High performance Performa

My first Macintosh was a Performa 630CD. That's not really something to be proud of, but history doesn't care about such things. As a result I've always had something of a soft spot for its siblings, even in the face of the horrifying x200. So with my unreasonably large collection of weird old hardware I set about overcoming the Performa's limits to see if a good machine was hiding inside.

The 630, along with the 580, began a series of machines with apple's second gen slide-out motherboard design. Desktop, tower and all-in-ones shared the same basic design and many of the accessories. I'm partial to the desktop case myself since the AIO is the size of a bar fridge and the tower just doesn't do anything for me. But while it's quick and easy to move boards around, the later ones required a 3.3v power line which wasn't present in the earlier machines. So right off the bat I set aside the 630 and picked up a Performa 6360CD instead.

Now we're talking.

(Some of you are no doubt crying "But that's not even a 630 any more! You said you were going to upgrade a 630 and that's what I expect you to do!" To which I respond, "Shut up.")

The 6360 was already the finest desktop cased machine in the series, with its 6400 inspired 603e motherboard. The sins of the 6200 had been abolished and the world finally saw what the machine was capable of. But I still wanted more. I started digging through my boxes of mac circuit boards in search of upgrades.

First thing I found was a PowerMac 6500/275 motherboard. This was the final evolution of the Performa slide-out board. By swapping the rear bracket with the 6360 it became a drop in replacement. The 6360's revised power supply happily got it going.

Next was the Apple TV/FM kit. The TV kit is an easy one to find, but the version equipped with an FM tuner is much rarer. I'd been keeping one hidden away for just such an occasion. It even includes a remote!

On the other side of the board I socketed in a Commslot ethernet card. It's not the nicer Faralon 10/100 card, but it'll do for now.

Now things started to get interesting. The 2 slot PCI riser from the 6500 is too tall to fit in this case, but the single slot riser from the 6360 was just low enough to scrape by. That meant I had but one slot to place a PCI device in. I was initially thinking of a video card, but decided against it when I realized the 6500 motherboard already had an upgraded graphics chip over the 6360. In the end I went with an Orange Micro OrangePC 620 DOS card. And of course it would be only fitting for me to upgrade that too while I was at it, so I swapped out the stock 233 Mhz Pentium MMX for a 400 MHz AMD K6-2+.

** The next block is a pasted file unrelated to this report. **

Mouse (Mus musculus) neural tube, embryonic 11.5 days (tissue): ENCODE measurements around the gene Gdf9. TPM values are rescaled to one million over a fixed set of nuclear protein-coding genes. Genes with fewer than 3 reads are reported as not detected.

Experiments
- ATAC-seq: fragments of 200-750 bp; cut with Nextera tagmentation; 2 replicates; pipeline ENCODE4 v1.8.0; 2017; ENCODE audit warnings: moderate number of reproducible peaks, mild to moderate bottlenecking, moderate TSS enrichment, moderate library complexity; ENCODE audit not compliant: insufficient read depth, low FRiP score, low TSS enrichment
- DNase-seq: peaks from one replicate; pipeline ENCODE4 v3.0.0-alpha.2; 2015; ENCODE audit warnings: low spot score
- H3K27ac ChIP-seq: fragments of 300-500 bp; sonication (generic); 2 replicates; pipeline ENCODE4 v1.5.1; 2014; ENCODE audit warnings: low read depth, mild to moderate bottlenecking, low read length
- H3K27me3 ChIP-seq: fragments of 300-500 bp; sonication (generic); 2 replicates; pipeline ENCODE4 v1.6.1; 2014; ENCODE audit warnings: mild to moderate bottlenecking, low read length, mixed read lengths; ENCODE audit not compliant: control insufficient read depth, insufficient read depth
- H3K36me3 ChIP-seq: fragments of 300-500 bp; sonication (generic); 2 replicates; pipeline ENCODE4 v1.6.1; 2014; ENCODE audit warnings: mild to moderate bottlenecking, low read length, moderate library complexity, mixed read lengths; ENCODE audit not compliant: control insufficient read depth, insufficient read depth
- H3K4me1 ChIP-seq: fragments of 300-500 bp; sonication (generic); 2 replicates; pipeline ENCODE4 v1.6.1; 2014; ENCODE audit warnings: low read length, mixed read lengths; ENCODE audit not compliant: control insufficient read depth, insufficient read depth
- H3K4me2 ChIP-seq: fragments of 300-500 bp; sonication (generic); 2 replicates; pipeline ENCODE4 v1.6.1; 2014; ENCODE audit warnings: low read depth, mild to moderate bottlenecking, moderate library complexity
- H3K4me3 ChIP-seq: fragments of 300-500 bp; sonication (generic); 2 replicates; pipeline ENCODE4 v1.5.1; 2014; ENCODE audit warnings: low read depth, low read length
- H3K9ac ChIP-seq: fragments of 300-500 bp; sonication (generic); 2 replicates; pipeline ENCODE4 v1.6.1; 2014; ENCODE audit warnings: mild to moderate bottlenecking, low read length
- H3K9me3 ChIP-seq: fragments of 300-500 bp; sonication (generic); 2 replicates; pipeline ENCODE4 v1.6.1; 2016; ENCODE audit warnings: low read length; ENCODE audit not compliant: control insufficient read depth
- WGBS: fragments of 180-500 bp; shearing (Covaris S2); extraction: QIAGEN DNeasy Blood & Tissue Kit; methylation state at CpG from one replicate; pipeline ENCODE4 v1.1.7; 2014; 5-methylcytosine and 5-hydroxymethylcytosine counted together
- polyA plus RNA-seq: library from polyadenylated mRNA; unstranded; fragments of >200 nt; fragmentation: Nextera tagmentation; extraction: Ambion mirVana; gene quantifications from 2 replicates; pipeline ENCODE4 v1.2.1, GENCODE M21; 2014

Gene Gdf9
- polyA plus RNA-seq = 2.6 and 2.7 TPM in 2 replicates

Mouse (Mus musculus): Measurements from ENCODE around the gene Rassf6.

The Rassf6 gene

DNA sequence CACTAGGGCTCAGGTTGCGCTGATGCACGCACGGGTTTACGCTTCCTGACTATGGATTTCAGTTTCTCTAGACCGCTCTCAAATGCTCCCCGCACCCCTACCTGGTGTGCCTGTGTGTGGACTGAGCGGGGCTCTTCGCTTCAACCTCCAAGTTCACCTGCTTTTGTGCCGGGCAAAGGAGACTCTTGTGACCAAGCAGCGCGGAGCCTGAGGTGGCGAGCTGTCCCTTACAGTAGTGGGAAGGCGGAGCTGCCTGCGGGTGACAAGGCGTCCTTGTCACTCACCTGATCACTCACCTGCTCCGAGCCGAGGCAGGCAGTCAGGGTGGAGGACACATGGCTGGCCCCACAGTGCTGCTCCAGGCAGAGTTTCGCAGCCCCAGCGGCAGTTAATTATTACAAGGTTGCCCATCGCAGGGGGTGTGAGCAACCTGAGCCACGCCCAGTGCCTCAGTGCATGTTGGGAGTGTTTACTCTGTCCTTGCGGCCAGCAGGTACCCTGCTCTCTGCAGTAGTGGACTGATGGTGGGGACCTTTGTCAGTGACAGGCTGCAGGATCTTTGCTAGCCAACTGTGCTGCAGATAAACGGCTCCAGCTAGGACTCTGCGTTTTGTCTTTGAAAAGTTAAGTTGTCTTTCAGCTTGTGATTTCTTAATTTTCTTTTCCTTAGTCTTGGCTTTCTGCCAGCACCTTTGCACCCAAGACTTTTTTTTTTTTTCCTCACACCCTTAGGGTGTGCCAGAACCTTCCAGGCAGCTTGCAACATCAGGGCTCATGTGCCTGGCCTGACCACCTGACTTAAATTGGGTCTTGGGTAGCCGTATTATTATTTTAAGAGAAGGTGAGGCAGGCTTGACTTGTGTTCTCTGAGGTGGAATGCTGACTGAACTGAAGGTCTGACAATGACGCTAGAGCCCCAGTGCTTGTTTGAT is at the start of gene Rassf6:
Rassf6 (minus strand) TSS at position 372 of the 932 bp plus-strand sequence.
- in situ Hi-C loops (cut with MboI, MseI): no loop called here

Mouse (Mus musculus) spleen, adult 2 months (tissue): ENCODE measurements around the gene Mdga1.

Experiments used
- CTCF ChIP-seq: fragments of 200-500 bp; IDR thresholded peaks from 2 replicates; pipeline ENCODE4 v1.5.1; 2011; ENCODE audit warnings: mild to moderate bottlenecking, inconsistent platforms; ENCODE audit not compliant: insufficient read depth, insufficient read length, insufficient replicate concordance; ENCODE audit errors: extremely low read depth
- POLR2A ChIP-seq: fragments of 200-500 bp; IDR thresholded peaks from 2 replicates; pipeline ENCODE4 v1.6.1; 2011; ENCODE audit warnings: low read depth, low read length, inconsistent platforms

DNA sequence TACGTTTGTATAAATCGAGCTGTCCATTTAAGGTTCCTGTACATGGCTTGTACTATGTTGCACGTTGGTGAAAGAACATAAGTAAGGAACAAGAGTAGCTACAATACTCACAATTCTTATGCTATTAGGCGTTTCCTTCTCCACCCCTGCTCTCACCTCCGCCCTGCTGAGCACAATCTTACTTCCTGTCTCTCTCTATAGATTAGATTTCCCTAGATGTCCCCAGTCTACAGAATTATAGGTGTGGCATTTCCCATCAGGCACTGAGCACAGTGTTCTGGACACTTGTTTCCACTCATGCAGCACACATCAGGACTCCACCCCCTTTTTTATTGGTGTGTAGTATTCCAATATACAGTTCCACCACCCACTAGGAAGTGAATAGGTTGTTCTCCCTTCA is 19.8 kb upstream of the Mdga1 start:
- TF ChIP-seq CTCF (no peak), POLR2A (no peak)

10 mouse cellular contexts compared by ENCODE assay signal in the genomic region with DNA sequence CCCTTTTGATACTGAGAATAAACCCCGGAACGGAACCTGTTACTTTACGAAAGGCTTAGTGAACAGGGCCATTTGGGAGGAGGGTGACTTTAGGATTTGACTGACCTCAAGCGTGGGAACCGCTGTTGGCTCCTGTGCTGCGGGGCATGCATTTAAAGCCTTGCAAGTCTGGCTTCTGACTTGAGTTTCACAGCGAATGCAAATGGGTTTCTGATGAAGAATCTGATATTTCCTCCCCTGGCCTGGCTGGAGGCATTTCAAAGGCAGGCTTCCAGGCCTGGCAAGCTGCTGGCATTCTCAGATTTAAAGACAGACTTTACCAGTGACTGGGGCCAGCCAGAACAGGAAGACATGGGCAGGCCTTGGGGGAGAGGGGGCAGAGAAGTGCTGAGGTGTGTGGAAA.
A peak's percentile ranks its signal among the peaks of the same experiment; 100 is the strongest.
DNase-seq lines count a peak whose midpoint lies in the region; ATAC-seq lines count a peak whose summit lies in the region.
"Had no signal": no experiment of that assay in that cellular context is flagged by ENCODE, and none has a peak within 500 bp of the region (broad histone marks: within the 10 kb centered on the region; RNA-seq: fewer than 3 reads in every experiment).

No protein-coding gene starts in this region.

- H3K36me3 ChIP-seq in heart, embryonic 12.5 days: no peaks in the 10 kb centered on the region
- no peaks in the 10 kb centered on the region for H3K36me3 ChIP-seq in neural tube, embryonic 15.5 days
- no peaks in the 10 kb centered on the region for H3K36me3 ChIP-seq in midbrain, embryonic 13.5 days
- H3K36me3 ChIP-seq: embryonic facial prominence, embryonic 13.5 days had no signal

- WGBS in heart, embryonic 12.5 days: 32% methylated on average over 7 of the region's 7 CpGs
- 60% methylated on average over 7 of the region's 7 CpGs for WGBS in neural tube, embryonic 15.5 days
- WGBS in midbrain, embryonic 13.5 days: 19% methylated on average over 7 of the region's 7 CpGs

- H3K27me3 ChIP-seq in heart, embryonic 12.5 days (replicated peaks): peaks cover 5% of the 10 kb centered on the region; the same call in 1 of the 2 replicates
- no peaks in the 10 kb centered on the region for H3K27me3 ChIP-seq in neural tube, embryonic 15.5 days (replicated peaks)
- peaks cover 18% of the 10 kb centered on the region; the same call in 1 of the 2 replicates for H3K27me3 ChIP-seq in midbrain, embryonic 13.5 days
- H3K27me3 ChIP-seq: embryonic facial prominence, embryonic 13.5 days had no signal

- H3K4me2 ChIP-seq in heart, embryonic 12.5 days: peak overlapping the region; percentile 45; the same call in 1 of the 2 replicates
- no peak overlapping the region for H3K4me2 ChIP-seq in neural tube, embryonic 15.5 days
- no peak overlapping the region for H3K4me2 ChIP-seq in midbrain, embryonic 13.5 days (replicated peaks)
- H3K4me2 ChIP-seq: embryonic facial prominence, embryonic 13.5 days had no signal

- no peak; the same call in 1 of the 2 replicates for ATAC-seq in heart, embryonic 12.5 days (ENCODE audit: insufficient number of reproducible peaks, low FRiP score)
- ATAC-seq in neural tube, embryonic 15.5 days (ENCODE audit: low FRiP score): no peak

Both the PC and the Mac got 128 megs of RAM each. The PC in the form of a single 128mb PC-100 DIMM and a pair of 64 meg EDO sticks for the Mac.


By luck I had finally found the elusive L2 G3 upgrade card from Sonnet mid way through this project. I eagerly socketed it in place of my 512k cache module upgrade, finding only a hairs gap between it and the DOS card's RAM module.

This left me with only a single slot left unused. J16. The Video out port. To my knowledge it was only used by a composite/s-video output board, which occupied the otherwise disused rear panel opening next to the network/modem card. I'd only seen it once in my life, 6 years earlier in the back room of The Mac Market. I began checking eBay with even more fanaticism than usual.

Another stroke of luck. A seller listed a handful of the Focus branded video out boards. I submitted an offer of $15 and waited.


When it finally arrived in the mail I went straight for the 6360-turned-6500 and tore into it. I had to take nearly everything off the board to reach the rear opening. I imagine the card was designed for the earlier PDS-based Performas, as the board was big enough to press against the PCI riser in the later machines. This made the difficult task of hinging the DOS card into place all the more complicated, as I had to co-ordinate 4 separate boards and a half dozen catches. But on the third try I had it. The board was complete.

There you have it. A fully upgraded Performa. Even the PRAM battery is new. The only way up from here would be the faster 10/100 ethernet card or the 500 MHz version of the G3 upgrade. If you have either of these things and would be interested in parting with them, please contact me.

You can see where the PCI riser touches the video out card, and where the G3 upgrade bumps into the RAM stick.

And here we have the view around back. Not a single slot remains to be filled.

I find it remarkable how cool the whole system runs. I had stripped it apart for a thorough cleaning at the start, and replaced the 40mm CPU fan with a new one as the bearing was getting sticky, but that's all. Even the mighty K6 is puttering along at an entirely reasonable temperature. In fact the hottest thing in the entire machine is the graphics chip on the motherboard. I'll probably attach a small heatsink with some arctic epoxy the next time I open it up for peace of mind.

Page created August 1st 2010

The man in the mac said you gotta go back